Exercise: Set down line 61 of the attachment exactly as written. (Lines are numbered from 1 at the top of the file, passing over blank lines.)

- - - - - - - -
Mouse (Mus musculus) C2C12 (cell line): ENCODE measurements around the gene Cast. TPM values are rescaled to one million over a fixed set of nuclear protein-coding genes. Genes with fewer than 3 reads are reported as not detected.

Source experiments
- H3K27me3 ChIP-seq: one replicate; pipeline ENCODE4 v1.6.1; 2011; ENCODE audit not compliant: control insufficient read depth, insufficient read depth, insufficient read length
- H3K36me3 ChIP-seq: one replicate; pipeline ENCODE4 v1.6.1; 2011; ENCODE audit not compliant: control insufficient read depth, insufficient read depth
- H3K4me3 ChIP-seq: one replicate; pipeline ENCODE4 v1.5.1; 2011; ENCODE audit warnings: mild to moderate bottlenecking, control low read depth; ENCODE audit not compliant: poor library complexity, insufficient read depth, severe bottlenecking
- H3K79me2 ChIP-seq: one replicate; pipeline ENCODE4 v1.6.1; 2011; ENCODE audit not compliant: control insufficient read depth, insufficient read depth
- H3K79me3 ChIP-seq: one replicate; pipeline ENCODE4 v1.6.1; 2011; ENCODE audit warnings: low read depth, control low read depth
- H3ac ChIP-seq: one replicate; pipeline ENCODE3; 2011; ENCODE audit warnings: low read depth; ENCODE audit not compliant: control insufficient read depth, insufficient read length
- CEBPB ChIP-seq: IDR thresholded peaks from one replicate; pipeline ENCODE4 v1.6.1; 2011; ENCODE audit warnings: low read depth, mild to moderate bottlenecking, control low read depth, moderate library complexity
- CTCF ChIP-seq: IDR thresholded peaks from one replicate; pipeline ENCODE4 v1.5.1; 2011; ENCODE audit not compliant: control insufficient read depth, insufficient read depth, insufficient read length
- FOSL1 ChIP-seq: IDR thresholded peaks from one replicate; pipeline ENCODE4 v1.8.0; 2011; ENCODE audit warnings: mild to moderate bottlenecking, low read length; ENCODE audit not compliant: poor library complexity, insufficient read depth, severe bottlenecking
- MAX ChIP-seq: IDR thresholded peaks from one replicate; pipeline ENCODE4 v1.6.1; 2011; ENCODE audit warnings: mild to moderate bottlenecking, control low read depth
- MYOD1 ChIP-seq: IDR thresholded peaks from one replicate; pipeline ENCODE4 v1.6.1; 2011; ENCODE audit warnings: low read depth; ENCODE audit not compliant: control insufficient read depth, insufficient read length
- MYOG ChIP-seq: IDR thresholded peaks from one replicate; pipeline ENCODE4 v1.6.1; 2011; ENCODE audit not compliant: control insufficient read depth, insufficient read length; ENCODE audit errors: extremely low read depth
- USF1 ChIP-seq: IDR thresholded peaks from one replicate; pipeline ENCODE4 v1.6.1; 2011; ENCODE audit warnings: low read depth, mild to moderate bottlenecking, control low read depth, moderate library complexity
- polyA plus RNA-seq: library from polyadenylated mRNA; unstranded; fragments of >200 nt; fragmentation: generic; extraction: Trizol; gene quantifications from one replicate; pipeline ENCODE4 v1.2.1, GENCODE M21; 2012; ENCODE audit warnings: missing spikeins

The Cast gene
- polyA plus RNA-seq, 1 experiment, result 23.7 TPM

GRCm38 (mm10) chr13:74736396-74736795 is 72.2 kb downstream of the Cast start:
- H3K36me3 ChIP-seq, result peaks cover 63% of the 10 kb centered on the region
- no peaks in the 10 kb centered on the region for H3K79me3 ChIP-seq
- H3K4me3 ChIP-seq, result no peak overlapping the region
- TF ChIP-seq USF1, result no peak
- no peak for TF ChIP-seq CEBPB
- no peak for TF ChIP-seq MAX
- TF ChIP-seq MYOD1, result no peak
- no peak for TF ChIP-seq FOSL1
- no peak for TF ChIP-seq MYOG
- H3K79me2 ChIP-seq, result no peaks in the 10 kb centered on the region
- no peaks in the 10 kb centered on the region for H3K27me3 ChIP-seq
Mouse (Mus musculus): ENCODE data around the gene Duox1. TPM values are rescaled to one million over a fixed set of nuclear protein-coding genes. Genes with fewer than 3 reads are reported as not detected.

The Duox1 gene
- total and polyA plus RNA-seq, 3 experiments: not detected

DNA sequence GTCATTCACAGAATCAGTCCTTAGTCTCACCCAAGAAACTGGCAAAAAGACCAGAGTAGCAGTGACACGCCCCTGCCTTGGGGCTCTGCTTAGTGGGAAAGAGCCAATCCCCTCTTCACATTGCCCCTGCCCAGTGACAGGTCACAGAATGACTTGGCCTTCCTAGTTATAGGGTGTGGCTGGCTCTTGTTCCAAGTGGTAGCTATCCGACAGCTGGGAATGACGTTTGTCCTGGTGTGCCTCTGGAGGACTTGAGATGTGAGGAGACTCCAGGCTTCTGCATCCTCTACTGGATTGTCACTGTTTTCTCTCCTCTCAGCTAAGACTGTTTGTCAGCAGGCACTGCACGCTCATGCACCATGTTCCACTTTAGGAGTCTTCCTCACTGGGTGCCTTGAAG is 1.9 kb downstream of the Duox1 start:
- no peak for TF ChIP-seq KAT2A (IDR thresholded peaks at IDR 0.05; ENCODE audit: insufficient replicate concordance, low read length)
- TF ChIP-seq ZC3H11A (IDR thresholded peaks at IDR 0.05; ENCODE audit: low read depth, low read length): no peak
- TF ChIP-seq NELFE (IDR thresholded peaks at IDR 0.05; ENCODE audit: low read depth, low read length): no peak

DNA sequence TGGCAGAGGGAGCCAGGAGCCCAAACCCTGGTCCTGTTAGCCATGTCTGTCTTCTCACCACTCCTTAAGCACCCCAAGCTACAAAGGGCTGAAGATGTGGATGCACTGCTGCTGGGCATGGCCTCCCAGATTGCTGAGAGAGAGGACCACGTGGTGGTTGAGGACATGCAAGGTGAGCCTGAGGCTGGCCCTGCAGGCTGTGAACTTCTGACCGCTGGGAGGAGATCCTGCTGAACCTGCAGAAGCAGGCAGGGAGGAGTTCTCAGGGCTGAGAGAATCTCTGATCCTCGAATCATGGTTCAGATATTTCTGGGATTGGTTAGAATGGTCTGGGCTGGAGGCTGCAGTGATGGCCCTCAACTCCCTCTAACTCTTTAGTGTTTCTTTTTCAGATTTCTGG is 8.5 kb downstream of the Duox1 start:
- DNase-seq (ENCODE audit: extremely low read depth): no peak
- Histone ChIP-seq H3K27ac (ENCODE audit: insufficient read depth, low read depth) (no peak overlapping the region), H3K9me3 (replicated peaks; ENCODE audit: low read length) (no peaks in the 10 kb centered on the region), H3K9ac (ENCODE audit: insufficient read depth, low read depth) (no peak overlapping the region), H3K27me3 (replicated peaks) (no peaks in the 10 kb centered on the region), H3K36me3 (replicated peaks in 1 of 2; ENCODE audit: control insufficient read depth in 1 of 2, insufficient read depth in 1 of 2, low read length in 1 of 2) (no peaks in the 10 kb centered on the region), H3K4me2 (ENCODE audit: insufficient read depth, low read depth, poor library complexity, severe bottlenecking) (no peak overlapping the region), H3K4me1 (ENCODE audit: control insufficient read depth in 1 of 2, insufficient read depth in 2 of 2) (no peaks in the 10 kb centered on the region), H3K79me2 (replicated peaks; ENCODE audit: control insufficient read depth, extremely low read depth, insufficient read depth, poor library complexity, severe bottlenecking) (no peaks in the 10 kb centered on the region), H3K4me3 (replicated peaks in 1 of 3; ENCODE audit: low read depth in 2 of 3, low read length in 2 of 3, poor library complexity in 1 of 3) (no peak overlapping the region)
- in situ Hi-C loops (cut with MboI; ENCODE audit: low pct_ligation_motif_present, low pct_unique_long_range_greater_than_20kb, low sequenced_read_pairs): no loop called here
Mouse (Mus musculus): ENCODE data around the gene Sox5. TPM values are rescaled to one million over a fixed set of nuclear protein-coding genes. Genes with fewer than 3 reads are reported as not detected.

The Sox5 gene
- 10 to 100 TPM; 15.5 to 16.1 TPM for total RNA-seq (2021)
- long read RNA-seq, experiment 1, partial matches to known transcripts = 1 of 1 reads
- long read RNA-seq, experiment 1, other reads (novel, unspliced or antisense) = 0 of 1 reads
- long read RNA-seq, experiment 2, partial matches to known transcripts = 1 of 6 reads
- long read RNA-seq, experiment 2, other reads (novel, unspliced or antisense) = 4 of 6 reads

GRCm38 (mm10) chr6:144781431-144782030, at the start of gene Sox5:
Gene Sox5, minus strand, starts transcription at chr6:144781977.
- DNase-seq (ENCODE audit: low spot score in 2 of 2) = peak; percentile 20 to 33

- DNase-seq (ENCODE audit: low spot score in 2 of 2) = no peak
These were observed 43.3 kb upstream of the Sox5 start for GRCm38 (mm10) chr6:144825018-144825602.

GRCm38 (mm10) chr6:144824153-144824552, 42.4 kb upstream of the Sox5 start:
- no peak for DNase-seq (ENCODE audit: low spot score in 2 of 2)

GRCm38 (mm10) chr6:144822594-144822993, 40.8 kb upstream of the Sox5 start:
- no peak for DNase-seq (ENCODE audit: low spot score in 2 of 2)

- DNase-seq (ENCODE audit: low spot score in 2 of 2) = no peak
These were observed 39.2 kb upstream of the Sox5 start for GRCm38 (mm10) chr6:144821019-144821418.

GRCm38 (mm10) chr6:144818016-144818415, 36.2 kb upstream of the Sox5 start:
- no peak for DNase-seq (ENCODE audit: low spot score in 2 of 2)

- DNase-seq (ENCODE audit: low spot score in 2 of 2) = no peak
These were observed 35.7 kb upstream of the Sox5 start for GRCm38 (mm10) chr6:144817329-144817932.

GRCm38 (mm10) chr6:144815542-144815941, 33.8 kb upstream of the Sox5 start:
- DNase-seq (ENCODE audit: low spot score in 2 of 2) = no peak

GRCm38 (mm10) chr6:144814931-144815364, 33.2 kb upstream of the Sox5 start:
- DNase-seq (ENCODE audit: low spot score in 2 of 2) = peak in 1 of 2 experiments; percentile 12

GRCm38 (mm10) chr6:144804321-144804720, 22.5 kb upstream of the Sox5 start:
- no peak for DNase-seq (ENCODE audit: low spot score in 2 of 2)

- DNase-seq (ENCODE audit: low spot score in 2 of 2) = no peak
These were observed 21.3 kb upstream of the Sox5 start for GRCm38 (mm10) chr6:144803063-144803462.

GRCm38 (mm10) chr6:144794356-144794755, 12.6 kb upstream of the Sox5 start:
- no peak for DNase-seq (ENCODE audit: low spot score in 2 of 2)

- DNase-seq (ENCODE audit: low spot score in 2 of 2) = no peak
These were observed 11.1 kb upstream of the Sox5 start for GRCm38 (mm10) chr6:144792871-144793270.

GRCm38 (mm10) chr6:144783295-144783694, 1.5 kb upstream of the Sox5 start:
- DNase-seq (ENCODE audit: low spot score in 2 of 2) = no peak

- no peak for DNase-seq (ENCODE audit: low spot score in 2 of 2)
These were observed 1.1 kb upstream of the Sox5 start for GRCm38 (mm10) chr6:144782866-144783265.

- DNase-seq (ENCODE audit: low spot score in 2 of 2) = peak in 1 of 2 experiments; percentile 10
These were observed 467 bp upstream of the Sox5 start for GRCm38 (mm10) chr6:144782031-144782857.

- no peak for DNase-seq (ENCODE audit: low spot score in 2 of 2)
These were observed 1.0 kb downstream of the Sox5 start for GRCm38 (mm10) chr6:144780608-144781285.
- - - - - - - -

- no peak for DNase-seq (ENCODE audit: low spot score in 2 of 2)